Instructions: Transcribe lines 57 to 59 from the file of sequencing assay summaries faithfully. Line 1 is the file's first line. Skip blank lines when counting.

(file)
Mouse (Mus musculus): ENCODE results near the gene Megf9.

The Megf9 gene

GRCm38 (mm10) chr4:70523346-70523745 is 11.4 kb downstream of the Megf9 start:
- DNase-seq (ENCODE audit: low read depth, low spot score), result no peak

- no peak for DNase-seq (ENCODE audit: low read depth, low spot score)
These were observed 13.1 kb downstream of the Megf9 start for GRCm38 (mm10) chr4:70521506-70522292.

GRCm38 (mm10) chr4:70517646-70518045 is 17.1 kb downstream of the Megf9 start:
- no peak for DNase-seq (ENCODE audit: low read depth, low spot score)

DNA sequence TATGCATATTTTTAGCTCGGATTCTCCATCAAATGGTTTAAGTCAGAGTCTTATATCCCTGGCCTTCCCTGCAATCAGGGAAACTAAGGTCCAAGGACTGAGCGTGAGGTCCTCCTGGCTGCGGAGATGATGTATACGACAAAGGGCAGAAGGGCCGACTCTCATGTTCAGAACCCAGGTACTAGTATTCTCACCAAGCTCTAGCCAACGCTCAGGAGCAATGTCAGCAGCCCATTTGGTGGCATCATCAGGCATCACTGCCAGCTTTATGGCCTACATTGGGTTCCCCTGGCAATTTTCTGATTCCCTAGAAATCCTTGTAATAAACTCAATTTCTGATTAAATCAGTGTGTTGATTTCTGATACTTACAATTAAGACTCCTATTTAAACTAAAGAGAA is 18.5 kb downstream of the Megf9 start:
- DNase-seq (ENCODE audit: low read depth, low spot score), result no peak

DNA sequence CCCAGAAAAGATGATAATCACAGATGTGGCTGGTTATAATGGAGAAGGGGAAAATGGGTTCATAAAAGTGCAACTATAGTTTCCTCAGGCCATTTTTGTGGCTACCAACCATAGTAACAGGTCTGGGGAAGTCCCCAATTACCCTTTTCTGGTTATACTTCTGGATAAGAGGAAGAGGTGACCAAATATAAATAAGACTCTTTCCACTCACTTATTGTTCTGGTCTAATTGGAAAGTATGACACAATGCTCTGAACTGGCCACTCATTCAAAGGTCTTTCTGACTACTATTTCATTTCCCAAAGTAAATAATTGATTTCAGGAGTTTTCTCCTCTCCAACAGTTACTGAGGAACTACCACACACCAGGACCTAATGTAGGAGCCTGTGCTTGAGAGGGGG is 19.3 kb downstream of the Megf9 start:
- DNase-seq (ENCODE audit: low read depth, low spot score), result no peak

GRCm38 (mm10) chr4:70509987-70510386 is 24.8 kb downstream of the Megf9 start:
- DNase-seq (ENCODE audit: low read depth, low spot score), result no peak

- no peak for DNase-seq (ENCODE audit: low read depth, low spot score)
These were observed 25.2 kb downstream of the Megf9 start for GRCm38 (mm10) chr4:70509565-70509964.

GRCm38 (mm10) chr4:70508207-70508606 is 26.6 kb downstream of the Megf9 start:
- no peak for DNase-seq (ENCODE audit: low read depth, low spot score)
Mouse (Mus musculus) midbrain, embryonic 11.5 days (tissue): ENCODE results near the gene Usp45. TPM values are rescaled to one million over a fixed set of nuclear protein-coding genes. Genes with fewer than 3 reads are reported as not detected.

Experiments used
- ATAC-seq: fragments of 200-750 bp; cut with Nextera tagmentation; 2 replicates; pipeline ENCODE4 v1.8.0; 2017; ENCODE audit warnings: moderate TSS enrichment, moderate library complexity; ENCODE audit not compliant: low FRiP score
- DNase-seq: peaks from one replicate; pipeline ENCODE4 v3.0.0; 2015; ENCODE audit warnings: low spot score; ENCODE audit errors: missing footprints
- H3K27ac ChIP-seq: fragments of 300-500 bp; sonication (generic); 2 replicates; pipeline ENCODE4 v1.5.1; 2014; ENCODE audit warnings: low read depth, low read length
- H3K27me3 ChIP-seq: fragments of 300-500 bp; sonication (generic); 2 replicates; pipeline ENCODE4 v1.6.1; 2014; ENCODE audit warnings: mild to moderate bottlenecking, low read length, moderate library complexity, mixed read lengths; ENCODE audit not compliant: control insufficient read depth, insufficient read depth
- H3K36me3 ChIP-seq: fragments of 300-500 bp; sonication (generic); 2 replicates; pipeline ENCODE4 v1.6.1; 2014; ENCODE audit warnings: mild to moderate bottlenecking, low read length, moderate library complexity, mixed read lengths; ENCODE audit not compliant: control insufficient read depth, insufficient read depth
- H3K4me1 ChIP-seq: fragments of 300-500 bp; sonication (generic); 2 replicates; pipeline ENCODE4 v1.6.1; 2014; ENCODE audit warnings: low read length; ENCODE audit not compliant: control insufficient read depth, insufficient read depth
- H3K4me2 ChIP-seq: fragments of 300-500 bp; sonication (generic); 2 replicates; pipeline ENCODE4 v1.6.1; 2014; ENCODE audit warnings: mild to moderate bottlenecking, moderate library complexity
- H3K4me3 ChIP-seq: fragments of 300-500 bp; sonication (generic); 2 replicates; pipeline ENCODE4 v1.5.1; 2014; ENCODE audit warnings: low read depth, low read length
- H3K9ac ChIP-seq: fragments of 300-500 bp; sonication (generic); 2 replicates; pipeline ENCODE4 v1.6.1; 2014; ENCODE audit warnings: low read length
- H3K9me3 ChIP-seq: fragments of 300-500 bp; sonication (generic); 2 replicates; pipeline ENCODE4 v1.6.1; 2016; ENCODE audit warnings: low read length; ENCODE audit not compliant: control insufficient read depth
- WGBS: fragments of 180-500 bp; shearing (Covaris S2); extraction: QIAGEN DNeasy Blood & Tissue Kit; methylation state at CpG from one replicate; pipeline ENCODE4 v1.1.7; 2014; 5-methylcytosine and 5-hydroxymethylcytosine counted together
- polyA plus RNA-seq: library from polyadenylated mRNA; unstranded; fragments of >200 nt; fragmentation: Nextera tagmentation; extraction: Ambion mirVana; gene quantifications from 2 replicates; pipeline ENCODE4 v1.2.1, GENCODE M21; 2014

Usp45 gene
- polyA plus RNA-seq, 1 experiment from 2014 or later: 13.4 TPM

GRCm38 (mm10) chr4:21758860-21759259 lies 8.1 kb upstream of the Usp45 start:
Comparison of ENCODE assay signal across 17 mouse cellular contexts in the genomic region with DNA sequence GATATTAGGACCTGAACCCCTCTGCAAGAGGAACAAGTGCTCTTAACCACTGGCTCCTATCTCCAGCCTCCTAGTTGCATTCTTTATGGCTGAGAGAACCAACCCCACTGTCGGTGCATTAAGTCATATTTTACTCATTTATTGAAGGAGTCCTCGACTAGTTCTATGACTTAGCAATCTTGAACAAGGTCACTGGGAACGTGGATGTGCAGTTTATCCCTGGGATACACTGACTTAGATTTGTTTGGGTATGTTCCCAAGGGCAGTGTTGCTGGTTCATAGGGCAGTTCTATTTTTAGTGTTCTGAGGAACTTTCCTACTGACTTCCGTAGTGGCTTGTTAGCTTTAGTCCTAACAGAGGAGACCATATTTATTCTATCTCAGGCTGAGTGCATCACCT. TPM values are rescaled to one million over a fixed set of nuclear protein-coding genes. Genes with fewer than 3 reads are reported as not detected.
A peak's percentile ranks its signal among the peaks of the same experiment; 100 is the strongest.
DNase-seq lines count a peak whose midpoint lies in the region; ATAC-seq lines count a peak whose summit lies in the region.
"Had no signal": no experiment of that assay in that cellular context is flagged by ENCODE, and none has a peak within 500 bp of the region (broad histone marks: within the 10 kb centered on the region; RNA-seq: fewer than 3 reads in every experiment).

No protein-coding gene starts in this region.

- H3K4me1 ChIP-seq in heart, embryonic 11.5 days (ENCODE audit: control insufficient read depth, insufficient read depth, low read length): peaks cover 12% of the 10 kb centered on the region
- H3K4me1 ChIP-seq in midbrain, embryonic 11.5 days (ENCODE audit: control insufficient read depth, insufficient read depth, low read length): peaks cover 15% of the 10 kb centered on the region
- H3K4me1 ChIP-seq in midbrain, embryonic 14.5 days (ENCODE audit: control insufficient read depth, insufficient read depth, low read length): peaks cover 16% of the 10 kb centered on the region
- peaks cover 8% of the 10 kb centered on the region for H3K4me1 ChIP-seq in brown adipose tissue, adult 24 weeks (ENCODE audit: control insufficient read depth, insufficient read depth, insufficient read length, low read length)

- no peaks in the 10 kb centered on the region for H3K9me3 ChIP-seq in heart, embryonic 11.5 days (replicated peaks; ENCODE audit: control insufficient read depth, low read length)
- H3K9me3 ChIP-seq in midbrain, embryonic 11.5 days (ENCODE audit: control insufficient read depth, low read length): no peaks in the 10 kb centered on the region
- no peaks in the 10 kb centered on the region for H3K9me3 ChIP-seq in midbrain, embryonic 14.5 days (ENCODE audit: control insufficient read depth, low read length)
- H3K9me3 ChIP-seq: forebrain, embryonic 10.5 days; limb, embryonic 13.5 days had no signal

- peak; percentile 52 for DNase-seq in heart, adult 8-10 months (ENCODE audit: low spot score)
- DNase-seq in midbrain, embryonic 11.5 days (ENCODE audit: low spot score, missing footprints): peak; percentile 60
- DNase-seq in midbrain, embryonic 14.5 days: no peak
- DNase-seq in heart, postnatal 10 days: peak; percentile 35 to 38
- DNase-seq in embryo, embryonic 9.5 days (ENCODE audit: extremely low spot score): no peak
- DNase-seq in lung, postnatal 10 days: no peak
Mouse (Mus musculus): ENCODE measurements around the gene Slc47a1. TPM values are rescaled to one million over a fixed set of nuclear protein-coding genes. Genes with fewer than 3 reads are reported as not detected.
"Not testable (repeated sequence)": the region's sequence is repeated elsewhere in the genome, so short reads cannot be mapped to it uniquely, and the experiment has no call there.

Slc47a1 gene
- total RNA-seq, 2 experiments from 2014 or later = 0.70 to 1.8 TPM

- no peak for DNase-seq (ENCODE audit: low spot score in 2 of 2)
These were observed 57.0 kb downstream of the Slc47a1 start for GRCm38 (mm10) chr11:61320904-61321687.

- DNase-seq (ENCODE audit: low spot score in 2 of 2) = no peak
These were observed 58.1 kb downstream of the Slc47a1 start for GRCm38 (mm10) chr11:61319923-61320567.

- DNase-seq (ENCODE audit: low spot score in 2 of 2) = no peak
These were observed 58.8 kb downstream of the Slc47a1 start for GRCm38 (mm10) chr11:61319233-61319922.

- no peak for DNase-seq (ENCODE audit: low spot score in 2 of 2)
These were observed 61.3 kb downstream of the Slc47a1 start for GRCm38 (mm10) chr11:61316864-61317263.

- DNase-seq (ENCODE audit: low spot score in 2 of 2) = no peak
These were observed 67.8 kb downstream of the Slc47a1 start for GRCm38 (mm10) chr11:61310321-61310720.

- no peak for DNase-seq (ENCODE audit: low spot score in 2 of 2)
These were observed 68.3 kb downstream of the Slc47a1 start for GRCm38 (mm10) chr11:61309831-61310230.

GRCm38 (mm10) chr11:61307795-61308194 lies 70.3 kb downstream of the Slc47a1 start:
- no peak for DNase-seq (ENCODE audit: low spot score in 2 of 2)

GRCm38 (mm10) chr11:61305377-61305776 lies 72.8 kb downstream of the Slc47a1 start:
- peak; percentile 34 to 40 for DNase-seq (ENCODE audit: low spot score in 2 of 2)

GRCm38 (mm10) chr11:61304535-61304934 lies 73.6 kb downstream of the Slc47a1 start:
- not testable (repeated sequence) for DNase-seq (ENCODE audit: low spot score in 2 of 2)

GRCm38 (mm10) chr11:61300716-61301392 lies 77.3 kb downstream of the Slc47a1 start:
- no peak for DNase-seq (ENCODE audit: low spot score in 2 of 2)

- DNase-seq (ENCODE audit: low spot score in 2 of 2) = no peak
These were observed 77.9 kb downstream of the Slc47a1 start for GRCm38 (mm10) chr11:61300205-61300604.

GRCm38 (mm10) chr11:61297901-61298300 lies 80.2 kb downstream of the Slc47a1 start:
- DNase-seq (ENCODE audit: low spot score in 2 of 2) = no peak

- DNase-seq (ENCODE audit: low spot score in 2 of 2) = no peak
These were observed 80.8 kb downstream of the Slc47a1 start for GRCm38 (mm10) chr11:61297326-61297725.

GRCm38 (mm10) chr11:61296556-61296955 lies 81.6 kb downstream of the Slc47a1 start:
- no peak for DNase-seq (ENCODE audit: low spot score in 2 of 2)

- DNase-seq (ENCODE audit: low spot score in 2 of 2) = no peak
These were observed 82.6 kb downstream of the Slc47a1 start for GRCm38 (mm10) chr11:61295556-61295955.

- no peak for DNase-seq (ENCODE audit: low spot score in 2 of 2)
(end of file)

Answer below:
Slc47a1 gene
- total RNA-seq, 2 experiments from 2014 or later = 0.70 to 1.8 TPM

- no peak for DNase-seq (ENCODE audit: low spot score in 2 of 2)